Second runs came around and most riders went quicker. Having crashed in his first run, Si Ward came down with a 3:27, enough to put him into second place. Andrew Lochhead’s second run didn’t go to plan and a crash saw him come in with a 3:48. All eyes turned to the Army riders to see what they could do. Brian Anderson went even quicker, laying down a blistering time of 3:09, leaving everyone in no doubt as to who is the fastest rider in the Armed Forces. Matt Forster shaved 6 seconds of his first run, and his 3:24 was enough to take 2nd place and bump Si Ward down into 3rd.

The race was on, and everyone in Masters was keen to get on it. There was talk of a few folk missing their second run, but with a full wagon like before, not just riders and bikes but mud too, we were off to the top like a rocket.

Once again Chris Penneck was the first to head off down the track, previously finding his chain incorrectly routed through his rear derailleur, this time round all was in order and off he went at race pace. Then it was Kris’s turn, and being the remaining RAF racer left at the top, there was only a few seconds for reflection before the stopwatch ticked down and he was getting hot on the gas for the first few tabletops of the course. The pace was rapid (for a master with a bag of excuses that contains minimal race experience, skill, fitness and the list continues), but an unfortunate off still left Kris well and truly wrapped up in race tape and trees to end any chance of beating his initial time. Yet again the RAF were bumped down into 3rd place, with Gaz Lake taking second place with 03:51:71 and our unknown quantity in the Navy, John Bennett taking the top spot with a cheeky 03:51:68.  Chris unfortunately didn’t manage to beat his first run with a second run time of 05:27:14 but still beating two of our Army competitors all the same!

Usually the veterans (aged 40-49) are one of the first categories to race, but here they were the last and after grumblings of cold old bones, runs started to take place. Perhaps prior knowledge from a coaching event at this very location earlier in the year led to the Army guys all putting in good runs and taking the top two spots: Justin Revell first with a 4.01:21 and Zak Needham second with a 4.05:45. Andy MacMillian capitalised fully from his exhaustive practice day by putting in 2 nice runs and finishing third vet and fastest RAF Vet with a time of 4.06:14. After having to stop and unblock mud and slate choked wheels, with time bleeding away on the first run, Pops Larkin managed to improve slightly and get down the course in 5.14:54 on the second run, which included a couple of crashes in ‘that middle section’, finishing sixth vet and second RAF vet. Martin Parsons also fell victim to the middle section on both of his runs, with a couple of frustrating spills, finishing seventh vet and third RAF vet with a time of 5.43:45.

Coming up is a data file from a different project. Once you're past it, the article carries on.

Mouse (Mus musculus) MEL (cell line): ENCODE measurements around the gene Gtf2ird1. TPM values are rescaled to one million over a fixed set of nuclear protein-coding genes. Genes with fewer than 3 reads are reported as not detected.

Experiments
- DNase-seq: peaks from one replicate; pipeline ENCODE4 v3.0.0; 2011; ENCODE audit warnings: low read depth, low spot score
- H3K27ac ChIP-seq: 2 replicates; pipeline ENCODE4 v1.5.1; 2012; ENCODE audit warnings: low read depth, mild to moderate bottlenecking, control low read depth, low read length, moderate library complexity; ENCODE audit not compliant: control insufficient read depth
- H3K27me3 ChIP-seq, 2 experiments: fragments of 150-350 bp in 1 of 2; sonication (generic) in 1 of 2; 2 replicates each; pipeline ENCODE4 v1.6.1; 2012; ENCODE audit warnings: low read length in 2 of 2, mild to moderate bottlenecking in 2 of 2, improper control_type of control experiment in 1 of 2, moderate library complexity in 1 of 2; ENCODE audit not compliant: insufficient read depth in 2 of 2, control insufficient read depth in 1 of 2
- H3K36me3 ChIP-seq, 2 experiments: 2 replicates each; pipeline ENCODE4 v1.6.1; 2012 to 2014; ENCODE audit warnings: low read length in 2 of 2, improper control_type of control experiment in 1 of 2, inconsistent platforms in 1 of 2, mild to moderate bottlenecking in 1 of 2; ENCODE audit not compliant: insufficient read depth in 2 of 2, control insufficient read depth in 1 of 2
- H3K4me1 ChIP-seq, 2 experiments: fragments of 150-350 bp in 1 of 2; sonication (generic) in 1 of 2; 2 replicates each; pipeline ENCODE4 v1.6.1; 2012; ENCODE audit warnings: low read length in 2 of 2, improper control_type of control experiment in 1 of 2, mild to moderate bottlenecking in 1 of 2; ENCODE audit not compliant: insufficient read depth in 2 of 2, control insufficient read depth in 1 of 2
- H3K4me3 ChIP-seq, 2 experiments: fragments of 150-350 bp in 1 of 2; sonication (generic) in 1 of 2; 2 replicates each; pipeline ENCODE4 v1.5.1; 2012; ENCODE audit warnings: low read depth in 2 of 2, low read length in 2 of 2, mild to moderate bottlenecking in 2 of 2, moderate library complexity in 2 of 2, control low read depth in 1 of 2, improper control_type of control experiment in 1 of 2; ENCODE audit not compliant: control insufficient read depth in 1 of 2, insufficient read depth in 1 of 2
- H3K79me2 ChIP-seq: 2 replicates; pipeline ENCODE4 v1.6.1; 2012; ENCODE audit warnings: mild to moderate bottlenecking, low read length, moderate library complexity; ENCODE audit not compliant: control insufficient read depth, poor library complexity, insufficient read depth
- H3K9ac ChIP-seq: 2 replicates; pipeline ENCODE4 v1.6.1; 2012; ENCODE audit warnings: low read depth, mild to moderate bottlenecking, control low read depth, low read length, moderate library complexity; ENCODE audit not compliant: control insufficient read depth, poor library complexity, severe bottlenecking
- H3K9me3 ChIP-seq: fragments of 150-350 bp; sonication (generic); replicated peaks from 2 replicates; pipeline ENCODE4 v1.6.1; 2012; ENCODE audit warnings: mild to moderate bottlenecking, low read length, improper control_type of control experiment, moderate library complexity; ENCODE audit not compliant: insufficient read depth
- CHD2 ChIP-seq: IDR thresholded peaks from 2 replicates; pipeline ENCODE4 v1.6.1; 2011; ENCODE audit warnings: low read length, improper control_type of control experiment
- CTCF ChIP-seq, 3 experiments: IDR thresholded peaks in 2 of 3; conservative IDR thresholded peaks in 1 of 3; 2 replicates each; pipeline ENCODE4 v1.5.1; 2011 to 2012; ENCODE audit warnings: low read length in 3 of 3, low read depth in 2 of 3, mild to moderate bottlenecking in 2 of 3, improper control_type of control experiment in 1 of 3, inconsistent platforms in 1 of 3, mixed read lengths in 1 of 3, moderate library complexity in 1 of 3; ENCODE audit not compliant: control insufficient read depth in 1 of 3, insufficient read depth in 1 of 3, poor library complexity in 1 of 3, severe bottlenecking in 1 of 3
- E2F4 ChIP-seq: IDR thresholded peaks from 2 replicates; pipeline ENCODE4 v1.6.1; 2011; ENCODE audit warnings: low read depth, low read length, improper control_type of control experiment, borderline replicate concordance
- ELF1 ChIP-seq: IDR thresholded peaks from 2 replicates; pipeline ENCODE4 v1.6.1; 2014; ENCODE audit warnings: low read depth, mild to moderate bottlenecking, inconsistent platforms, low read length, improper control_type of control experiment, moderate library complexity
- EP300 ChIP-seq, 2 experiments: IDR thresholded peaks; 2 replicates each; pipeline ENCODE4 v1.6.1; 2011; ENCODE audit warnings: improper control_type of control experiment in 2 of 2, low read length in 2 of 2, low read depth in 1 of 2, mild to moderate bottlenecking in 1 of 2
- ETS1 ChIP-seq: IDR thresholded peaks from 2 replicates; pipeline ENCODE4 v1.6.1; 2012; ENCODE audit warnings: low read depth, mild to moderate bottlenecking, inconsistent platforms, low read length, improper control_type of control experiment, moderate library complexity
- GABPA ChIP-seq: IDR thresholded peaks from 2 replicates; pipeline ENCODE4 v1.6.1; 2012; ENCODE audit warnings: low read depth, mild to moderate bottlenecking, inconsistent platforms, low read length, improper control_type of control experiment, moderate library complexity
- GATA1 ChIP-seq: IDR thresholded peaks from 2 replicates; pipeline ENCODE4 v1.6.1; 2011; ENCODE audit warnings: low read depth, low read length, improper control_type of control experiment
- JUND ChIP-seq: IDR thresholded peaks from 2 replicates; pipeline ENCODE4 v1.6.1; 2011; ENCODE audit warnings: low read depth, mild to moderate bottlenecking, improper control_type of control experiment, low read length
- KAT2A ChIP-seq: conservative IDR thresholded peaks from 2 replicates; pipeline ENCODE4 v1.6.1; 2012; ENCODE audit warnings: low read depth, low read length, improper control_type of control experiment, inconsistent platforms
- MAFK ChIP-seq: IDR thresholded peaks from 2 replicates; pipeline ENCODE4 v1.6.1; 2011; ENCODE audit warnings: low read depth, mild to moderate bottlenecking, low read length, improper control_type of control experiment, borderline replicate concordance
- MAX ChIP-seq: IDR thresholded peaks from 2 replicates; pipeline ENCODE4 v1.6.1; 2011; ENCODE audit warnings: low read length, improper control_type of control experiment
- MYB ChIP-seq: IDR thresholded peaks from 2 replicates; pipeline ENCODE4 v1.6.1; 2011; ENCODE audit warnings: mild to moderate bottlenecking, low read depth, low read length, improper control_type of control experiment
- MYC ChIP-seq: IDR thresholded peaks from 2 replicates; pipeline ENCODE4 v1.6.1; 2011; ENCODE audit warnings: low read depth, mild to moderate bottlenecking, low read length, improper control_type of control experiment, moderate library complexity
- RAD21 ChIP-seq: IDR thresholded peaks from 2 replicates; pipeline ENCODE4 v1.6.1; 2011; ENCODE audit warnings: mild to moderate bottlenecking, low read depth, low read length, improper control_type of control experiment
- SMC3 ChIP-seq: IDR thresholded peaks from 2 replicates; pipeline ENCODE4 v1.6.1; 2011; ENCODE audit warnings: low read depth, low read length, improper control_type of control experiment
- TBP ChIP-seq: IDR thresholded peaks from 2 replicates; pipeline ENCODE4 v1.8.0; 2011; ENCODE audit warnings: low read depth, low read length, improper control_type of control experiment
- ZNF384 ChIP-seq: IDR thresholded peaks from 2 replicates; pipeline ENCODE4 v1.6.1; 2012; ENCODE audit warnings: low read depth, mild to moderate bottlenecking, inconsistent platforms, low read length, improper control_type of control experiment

("Did anyone else notice mud on the track?")
Unfortunately, some team riders were injured in the run up to the event, but they still came along to support; Phil Ashcroft and Paul Rogers were instrumental in the timing on race day, which ran smoother than it does at most national races, thanks very much guys!

The RAF Downhill team has had an incredible year, and this is due in no small part to the support we have received from our sponsors, so a huge shout out to Decade-Europe, J-Tech Suspension, Burgtec and Haven Distribution.

The team is now heading into winter training time full of motivation and looking forward to competing at races throughout the UK in 2014, and a training trip to Malaga as well! Here’s to another great year!

25 Sep 2013

RAF Downhillers at the Megavalanche.

 (Words, Photos, Jerseys and Riding by Kris Benson)

The Megavalanche is a mass start downhill endurance mountain bike race set in the beautiful resort of Alpe D’Huez. It is one of the most demanding but popular races of the calendar, attracting up to 2000 entrants including elite riders and competitors from around the globe. The main race departs from Pic Blanc (3300m) in groups of up to 300 riders and descends the mountain via glacier, loose rocky singletrack, fast flowing meadows and steep technical trails etched deep into the hillside and forest. The finish line in Allemont is a mere 32km away and the vertical drop is roughly 2580m!

(The team sporting custom designed Mega jerseys)